• Credit cards: The number of credit cards fell to a 9-year low of 19.46 million in April.
  • Chinese inflation: Producer prices rose 0.6 per cent in the year to May, in line with forecasts. Consumer prices rose 2.7 per cent over the year, in line with forecasts. Non-food prices were up 1.6 per cent on the year. Food prices were up 7.7 per cent on the year. Consumer prices were flat in the month of May.
The consumer confidence figures have implications for retailers, and other consumer-focussed businesses. Tourism data is important for airlines, hotels and booking agents. Migration data is important for retail and housing industries.

What does it all mean?

  • Consumers are feeling just OK. The election may be over and interest rates cut to record lows but those events haven’t markedly lifted the mood of consumers. Perhaps in coming weeks, consumers will focus on the lift of the sharemarket to 111⁄2-year highs and stabilisation of home
    prices.
  • Is it a good time to buy property? More people think so. The index is now almost 11 per cent up on a year ago.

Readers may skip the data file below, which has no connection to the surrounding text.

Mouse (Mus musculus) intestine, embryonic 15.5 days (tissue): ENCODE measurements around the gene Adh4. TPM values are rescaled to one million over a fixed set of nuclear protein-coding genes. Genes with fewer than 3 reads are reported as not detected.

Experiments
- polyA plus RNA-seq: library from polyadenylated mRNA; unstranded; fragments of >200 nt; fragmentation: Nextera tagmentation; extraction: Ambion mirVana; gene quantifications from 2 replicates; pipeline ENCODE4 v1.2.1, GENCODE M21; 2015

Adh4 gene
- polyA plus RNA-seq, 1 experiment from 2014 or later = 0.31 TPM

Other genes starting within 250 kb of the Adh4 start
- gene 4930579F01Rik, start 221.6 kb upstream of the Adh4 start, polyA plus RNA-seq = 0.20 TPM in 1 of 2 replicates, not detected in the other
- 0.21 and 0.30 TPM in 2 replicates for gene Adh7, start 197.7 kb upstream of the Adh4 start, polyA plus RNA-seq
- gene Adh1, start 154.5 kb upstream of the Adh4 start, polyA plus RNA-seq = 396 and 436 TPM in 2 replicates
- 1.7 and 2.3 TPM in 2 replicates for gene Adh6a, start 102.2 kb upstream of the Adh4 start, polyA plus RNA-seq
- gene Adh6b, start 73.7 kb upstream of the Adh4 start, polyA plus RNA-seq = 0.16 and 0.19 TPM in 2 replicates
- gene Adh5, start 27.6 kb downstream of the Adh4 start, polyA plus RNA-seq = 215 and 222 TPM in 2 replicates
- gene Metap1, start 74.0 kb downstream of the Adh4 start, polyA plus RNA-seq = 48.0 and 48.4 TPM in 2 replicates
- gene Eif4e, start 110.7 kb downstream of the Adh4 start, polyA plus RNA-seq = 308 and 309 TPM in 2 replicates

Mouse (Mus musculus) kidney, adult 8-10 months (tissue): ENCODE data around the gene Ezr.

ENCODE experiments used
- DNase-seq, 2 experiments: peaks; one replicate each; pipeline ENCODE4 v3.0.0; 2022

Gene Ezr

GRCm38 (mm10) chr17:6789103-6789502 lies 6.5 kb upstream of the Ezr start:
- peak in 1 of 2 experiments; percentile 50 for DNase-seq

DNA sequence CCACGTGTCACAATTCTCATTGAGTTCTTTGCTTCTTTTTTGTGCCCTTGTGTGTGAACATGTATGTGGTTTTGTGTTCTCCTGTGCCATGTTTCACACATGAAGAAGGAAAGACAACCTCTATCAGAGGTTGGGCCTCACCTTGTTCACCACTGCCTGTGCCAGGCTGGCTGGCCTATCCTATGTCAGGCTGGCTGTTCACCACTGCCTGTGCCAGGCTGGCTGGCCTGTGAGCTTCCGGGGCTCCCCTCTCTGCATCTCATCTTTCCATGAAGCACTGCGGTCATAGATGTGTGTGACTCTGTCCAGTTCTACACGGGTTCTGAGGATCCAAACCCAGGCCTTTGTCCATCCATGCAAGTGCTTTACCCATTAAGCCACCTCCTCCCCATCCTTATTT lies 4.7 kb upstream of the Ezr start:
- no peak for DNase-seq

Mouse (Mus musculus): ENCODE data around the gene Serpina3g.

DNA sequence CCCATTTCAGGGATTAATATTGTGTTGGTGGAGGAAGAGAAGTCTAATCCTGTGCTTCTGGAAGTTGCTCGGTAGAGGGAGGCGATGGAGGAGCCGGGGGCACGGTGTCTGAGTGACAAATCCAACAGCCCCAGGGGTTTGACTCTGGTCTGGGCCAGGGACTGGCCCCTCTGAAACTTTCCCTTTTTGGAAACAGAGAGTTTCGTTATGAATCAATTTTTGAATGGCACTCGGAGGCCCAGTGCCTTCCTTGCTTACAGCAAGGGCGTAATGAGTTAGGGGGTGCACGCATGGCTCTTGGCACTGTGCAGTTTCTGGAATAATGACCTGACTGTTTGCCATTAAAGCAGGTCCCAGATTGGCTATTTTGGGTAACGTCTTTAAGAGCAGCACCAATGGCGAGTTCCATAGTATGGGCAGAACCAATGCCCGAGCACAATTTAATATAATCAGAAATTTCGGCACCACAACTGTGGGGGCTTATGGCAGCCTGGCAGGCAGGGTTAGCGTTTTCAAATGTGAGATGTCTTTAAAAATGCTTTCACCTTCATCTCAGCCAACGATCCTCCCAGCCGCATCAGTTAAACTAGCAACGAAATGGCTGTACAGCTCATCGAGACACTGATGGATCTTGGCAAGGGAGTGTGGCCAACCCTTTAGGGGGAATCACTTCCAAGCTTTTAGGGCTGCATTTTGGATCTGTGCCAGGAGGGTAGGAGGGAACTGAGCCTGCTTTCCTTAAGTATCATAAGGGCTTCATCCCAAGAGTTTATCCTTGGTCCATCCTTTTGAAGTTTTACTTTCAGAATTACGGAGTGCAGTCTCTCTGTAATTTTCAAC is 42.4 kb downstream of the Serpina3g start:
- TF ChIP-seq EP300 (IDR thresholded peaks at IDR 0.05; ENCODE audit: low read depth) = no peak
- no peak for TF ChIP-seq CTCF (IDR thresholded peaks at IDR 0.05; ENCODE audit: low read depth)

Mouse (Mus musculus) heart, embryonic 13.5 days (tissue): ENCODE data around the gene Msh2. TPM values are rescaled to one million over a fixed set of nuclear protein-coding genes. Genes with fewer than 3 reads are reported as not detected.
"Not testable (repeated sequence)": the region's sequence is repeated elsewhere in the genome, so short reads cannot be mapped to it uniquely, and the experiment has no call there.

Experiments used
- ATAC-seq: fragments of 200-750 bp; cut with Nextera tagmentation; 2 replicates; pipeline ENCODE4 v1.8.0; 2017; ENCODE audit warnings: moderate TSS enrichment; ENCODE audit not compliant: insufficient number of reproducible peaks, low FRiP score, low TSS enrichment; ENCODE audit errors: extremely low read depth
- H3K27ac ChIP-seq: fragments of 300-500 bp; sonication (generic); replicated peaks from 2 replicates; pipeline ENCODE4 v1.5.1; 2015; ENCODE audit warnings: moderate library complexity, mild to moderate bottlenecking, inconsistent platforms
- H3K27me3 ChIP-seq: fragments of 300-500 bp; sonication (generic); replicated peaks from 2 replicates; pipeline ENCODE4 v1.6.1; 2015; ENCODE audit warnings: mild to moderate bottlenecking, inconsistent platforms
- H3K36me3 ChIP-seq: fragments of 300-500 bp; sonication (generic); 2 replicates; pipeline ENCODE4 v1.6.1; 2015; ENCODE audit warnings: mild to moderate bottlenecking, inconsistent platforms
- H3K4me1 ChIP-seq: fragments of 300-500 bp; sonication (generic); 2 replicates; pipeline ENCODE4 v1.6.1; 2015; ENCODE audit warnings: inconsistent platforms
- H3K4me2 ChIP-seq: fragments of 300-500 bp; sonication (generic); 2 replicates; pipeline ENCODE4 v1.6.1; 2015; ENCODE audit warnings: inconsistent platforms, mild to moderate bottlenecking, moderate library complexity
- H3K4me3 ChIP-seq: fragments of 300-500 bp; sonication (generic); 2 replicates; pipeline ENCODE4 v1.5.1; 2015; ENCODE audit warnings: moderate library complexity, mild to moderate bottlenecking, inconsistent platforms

• Consumers are less certain about where to put new savings. Banks remain the choice of ‘wisest’ destination for savings but the latest reading is the lowest in 11 years. Shares and property are more in favour. But a record (46-year) 55 per cent of respondents believe the wisest place for savings is not in banks, shares or property.
  • Has the US-China trade dispute affected Australia? Certainly there has been a marked slowdown of Chinese tourists coming to Australia. Annual growth of Chinese tourism is the slowest in nine years – a major headache for airlines, hotels and tour operators.